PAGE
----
On Tuesday – days into the Legislature’s discussion of Guam’s nearly $1 billion budget for the 2020 fiscal year – the very pressing matter of how to pay to fix Guam Memorial Hospital’s chronically leaky roof finally came up.

Sen. Therese Terlaje, the Legislature’s health committee chairwoman, proposed the hospital receive an extra $10 million in fiscal 2020. Terlaje suggested the money should be used to complete at least one of GMH’s top three capital improvement projects.

GMH has outlined capital improvements worth $57 million. The top three priorities:

• a new electronic health records system,

• electrical panel replacement, and

• structural roof repair.

The electronic health records system is estimated to cost $21.8 million, the electrical panel $6 million, and the structural roof repair $5 million.

These projects have been looming for years and are critical mandates raised by the Centers for Medicare and Medicaid Services, Terlaje’s office has stated in a press release.

It makes sense to fix the roof and electrical panel first, so we hope this $10 million amendment, which has stayed intact as of Tuesday evening, will not be stricken by the time the budget arrives at Gov. Lou Leon Guerrero’s desk to be signed into law.

The sight of GMH’s staff guiding patients by the arm as they walk through slippery corridors, where mops and buckets and posted “caution” signs are a common sight during rainy days, do not inspire confidence in residents worried about its state of disrepair affecting the health care and safety of patients and employees. The leaky roof problem also doesn’t help GMH convince inspectors from the U.S. Centers for Medicare and Medicaid Services who have popped in, unannounced, to see how GMH is holding up, and how it is addressing its lingering problems – which the hospital hasn’t been able to address because of a lack of funding.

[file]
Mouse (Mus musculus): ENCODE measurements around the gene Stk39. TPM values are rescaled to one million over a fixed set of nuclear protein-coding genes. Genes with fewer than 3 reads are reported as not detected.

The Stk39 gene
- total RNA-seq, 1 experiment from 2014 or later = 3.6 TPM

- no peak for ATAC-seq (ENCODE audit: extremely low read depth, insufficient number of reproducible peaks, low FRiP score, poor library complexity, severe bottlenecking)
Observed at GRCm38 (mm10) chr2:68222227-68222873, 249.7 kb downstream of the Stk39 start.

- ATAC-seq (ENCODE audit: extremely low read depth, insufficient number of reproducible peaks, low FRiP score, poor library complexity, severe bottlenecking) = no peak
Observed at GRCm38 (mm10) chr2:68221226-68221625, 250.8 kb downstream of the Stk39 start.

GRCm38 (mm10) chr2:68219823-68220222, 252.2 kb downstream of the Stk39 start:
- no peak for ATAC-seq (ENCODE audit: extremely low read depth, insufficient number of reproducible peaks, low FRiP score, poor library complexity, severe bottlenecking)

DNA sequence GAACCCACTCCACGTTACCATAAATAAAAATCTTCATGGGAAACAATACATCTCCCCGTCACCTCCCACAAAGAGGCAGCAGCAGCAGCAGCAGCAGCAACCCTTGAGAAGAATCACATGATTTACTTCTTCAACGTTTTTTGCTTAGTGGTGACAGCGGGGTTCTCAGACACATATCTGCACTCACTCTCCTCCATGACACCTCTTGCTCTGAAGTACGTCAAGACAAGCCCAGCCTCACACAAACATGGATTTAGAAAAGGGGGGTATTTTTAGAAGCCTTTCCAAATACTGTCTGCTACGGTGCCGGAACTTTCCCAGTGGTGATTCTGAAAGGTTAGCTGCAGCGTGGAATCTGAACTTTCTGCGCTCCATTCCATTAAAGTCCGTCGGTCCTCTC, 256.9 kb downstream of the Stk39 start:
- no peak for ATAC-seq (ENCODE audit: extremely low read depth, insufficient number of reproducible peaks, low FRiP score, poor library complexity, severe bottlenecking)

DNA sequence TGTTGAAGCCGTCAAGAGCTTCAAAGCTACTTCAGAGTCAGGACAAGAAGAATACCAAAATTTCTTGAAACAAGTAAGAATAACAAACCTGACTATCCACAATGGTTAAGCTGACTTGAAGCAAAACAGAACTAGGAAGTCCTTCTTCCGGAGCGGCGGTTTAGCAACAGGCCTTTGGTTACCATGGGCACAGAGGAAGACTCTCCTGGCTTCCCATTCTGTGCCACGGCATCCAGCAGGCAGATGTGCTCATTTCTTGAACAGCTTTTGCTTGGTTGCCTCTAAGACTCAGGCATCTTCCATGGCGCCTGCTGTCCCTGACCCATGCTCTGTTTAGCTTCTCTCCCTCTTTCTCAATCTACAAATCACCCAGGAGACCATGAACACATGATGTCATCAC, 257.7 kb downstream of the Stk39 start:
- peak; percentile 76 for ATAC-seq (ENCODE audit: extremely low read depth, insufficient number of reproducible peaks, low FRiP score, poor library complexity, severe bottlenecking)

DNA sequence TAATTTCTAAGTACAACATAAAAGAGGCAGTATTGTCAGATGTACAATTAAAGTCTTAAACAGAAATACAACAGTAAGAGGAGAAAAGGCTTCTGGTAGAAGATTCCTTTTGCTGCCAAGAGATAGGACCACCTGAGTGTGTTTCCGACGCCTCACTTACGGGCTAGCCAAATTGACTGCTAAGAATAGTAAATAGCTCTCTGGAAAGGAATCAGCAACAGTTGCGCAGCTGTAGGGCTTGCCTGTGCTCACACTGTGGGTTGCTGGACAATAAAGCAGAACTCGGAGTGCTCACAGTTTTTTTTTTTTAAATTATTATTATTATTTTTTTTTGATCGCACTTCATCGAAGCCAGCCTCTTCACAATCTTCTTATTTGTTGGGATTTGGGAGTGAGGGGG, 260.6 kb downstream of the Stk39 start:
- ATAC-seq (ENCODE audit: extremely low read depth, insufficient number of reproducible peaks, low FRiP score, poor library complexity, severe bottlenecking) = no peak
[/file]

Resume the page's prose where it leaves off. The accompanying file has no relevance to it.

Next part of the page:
The top budget decision-makers in the government of Guam know full well that CMS has been monitoring GMH to see if the hospital’s facilities are improved to provide a safe environment for patients and hospital employees. Down the road, if CMS sees this problem did not get taken care of, millions of dollars in federal funds for the hospital could be withheld. The hospital, financially ailing as it is, could go into a tailspin without the federal funds.

In addition to the $10 million for facilities repairs and technology upgrade, the budget bill appropriates $28 million to the public hospital. GMH usually gets $30 million in a year in subsidy from GovGuam’s General Fund, but that money primarily will be used to keep the hospital running by paying vendors, doctors, nurses and other staff, but it won’t be enough to repair and upgrade the hospital’s flagging infrastructure.

We hope the roof repair funding will become law this time. And we also hope GMH will move quickly to use the money as it’s intended.

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